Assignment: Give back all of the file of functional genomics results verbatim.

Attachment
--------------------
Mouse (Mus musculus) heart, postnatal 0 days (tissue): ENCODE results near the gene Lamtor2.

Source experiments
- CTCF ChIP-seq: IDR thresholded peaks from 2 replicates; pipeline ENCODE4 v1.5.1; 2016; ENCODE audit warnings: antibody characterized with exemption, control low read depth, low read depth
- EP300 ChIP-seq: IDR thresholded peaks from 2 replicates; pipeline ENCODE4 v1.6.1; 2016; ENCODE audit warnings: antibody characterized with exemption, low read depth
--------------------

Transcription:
Mouse (Mus musculus) heart, postnatal 0 days (tissue): ENCODE results near the gene Lamtor2.

Source experiments
- CTCF ChIP-seq: IDR thresholded peaks from 2 replicates; pipeline ENCODE4 v1.5.1; 2016; ENCODE audit warnings: antibody characterized with exemption, control low read depth, low read depth
- EP300 ChIP-seq: IDR thresholded peaks from 2 replicates; pipeline ENCODE4 v1.6.1; 2016; ENCODE audit warnings: antibody characterized with exemption, low read depth